Craddock, who Co named as the leader of the show, presented several different pottery pieces from stoneware to sculpture. Her work reflected her love of Japanese culture.
“I’m influenced by Japanese culture because I grew up with anime and other cultures, and I really learned to love them,” Craddock said.
Several years ago, Stucky, a swimmer, was in a car accident that left her unable to swim competitively.
“After being known as an athlete my entire life, I felt kind of lost,” Stucky said.
She channeled those feelings into a theme of self-identity, which she used in her self-portraits. One of her most interesting pieces was a rotating hand sculpture with two small bees attached to it. In her artist talk, Stucky informed the crowd that the bees were real.
Love goes by the name Pando as a reference to his childhood nickname. He focuses on graphic design and photography, which are the two types of piece he brought.
“I want to turn this all into a brand,” Love said, “and Pando is my symbol.”
Many of his pieces, which include bold colors, are childlike in theme. One painting depicts a childhood memory in which Love was stuck in the woods in New York for hours. After graduation, Love will return to his home of California.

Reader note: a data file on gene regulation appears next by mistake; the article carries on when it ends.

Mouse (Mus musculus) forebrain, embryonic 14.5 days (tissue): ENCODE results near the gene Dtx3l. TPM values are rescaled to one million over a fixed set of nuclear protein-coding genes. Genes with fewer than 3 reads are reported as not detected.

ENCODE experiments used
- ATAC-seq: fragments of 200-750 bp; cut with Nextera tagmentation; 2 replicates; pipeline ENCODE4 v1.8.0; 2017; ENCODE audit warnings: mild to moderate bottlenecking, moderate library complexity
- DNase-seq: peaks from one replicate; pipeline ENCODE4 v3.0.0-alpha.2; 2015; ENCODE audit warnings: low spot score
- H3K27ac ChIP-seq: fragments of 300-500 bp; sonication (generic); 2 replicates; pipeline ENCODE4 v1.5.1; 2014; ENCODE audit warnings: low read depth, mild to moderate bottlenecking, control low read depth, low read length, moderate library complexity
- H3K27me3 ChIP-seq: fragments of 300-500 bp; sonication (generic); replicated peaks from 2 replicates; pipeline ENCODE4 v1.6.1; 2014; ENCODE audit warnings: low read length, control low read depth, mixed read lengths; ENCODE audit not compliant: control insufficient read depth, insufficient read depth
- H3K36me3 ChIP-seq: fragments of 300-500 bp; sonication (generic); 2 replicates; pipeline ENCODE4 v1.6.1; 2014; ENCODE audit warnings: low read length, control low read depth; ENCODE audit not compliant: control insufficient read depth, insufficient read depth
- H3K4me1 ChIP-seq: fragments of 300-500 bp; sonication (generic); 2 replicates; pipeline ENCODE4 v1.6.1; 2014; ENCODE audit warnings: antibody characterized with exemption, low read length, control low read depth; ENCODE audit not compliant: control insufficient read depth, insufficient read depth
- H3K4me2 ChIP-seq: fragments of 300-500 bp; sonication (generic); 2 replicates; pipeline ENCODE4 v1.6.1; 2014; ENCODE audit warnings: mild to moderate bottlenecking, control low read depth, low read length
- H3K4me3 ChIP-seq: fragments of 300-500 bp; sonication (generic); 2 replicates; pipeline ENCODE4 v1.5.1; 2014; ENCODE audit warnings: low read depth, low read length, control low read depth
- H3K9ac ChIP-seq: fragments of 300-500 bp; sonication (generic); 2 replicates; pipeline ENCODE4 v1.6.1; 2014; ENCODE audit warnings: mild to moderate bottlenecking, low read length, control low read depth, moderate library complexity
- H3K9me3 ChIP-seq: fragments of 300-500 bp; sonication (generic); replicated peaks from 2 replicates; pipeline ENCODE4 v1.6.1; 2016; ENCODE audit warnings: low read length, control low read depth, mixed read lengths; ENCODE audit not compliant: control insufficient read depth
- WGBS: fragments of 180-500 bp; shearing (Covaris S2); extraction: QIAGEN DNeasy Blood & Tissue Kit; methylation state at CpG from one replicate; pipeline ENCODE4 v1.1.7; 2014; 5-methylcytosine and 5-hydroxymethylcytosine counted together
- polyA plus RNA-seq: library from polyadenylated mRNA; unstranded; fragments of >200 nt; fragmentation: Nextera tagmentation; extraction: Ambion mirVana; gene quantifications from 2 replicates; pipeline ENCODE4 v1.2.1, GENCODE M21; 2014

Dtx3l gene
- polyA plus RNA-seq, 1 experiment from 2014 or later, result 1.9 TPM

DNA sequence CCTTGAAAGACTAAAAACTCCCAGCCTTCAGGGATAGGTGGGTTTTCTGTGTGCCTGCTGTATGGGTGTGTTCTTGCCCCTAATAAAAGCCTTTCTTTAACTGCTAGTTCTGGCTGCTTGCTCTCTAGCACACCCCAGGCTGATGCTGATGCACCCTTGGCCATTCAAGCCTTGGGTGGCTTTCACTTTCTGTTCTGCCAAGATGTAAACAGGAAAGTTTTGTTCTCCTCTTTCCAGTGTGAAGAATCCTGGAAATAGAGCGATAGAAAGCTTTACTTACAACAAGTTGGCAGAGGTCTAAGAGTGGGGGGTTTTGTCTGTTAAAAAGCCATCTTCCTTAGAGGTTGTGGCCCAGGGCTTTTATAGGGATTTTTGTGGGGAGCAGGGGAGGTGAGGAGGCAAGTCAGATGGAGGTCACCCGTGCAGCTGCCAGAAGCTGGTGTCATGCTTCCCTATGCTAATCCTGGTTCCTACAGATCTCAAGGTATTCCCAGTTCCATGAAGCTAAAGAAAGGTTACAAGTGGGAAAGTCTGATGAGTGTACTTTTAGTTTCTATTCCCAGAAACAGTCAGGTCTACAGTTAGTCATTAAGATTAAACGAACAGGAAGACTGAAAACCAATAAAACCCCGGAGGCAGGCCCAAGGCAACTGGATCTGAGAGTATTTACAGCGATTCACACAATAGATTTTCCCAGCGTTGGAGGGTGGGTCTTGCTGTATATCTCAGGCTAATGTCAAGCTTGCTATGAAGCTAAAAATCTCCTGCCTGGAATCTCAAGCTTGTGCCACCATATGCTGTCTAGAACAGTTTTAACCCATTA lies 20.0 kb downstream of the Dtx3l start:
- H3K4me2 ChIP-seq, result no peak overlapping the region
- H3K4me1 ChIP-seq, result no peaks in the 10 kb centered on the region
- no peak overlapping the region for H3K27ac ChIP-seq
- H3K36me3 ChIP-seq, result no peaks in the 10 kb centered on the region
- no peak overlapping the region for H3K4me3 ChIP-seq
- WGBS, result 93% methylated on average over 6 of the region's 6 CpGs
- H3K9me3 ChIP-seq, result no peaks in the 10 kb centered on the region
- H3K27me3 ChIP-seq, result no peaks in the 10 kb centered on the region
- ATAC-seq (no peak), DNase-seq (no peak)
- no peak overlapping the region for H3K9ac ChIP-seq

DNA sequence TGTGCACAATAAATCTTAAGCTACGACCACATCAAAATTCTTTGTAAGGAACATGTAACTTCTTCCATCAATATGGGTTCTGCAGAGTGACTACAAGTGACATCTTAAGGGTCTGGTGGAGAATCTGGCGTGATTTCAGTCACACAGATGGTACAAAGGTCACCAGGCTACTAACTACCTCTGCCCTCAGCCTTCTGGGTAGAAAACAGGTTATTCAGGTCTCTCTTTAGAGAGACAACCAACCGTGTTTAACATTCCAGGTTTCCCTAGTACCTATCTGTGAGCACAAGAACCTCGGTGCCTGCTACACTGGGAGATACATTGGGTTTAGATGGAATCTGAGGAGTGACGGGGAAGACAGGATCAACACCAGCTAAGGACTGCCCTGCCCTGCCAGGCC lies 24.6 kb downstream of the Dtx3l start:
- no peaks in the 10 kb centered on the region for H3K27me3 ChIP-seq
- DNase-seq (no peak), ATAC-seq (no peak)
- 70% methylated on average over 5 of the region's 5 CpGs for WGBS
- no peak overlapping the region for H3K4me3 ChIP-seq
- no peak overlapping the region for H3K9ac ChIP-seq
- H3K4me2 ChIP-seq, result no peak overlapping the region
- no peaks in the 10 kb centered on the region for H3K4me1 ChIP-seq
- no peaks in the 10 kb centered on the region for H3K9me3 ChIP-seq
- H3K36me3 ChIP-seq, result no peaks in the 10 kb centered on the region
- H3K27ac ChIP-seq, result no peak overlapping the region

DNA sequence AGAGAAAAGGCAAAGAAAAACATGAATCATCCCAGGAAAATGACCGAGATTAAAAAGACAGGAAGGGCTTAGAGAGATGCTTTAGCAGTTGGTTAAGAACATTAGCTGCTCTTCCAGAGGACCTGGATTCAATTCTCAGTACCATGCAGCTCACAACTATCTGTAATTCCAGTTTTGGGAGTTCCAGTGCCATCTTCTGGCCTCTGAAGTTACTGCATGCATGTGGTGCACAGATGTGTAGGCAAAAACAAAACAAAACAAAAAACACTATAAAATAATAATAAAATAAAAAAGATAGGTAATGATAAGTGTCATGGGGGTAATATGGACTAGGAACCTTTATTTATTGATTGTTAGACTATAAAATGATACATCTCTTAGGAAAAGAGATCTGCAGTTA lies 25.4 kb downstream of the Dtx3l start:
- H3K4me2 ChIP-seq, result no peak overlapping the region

Co presented woodblock prints on Japanese paper. Her pieces had a theme of human interaction with nature, as each print featured a person with an animal. In her words, it was her “romanticized connection with nature.”
“I like to concentrate on my overall idea, which is partly that I really enjoy drawing woodland animals and partly that I feel like there’s a very mysterious connection between people and nature,” Co said.
A transfer from Middle Georgia College, Johné focuses on textile design and aspires to work in the fashion industry. Her pieces reflected her love of patterns, and she also included some fashion sketches.
“I really like patterns, and that’s what my art represents, patterns and designs,” Johné said. “Most of the artwork is doing pattern and design with fashion. I want to go into textile design on fabric, or the carpet type, like for hotels.”
Van Sice stuck closely to a biological theme, displaying works from space to colorized HPV cells.
“I’m mostly a watercolor and acrylic painter, even though I technically define myself as a sort of do-it-all artist,” Van Sice said. “My show is all about nature and taking a step and appreciating nature at all levels, from the sort of molecular-disease level to space itself.”
Like the shows before it, “Chronic Hyperreality” highlighted the extensive talent of the Armstrong art students. It will remain at Ashmore Gallery until April 25.